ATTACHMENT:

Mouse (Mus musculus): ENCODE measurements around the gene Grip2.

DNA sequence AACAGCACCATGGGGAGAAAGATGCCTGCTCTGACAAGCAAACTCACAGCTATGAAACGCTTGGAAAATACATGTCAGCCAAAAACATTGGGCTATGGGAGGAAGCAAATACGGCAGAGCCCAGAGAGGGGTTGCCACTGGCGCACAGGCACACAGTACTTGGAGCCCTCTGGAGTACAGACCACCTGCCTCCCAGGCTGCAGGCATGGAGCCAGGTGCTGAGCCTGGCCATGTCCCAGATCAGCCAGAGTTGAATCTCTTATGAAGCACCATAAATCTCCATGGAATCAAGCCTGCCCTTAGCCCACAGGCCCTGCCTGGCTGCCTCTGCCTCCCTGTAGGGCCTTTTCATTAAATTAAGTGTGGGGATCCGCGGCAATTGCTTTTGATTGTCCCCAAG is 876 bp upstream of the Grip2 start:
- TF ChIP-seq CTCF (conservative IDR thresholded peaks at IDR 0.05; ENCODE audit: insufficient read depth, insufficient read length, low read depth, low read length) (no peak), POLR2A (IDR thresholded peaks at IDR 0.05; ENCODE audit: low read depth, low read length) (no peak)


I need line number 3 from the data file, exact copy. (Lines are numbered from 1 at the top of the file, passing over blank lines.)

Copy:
- TF ChIP-seq CTCF (conservative IDR thresholded peaks at IDR 0.05; ENCODE audit: insufficient read depth, insufficient read length, low read depth, low read length) (no peak), POLR2A (IDR thresholded peaks at IDR 0.05; ENCODE audit: low read depth, low read length) (no peak)